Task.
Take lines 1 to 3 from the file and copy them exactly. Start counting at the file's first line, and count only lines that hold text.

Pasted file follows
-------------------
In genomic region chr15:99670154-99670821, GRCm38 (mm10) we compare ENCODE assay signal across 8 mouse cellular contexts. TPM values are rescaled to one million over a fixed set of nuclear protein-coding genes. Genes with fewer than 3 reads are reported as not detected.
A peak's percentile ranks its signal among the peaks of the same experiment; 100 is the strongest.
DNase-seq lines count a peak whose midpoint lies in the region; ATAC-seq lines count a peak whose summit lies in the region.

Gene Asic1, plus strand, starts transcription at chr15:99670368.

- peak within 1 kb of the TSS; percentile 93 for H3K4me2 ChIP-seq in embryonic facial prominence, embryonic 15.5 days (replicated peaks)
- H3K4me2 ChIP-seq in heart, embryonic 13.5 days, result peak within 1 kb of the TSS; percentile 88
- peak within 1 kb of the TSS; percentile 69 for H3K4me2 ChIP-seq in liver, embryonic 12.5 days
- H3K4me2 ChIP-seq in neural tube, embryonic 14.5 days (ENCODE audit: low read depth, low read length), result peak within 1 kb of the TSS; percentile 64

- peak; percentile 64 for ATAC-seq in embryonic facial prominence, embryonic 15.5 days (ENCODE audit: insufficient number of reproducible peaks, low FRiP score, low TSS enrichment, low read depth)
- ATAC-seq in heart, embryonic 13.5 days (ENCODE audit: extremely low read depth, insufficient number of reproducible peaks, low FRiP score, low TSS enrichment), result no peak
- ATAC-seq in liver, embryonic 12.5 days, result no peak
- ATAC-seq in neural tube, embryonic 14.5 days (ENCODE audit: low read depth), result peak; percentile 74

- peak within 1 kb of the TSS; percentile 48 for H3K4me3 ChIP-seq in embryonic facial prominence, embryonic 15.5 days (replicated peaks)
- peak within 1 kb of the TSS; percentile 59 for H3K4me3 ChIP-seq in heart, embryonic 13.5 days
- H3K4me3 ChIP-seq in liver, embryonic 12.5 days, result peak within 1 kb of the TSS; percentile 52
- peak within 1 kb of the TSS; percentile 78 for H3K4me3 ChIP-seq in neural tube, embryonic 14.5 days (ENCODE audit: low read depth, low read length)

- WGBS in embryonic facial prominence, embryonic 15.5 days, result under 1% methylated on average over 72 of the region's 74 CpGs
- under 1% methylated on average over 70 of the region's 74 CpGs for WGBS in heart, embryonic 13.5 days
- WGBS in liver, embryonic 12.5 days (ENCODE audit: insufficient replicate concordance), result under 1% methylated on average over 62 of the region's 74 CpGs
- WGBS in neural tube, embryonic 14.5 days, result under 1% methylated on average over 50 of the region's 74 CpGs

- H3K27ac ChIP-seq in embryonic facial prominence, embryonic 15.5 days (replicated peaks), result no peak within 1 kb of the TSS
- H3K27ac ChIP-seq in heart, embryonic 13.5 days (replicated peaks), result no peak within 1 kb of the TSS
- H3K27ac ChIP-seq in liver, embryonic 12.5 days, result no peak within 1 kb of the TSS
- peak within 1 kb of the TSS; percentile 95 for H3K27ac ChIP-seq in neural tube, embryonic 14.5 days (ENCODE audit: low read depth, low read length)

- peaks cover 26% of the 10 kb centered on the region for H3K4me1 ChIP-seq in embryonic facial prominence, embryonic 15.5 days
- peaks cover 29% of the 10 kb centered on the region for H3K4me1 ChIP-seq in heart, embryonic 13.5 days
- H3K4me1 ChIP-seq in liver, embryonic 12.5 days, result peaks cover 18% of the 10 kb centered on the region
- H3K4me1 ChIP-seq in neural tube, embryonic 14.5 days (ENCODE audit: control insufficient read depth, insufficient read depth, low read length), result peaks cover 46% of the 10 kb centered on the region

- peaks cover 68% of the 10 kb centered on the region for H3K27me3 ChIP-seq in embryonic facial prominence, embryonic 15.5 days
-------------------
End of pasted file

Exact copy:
In genomic region chr15:99670154-99670821, GRCm38 (mm10) we compare ENCODE assay signal across 8 mouse cellular contexts. TPM values are rescaled to one million over a fixed set of nuclear protein-coding genes. Genes with fewer than 3 reads are reported as not detected.
A peak's percentile ranks its signal among the peaks of the same experiment; 100 is the strongest.
DNase-seq lines count a peak whose midpoint lies in the region; ATAC-seq lines count a peak whose summit lies in the region.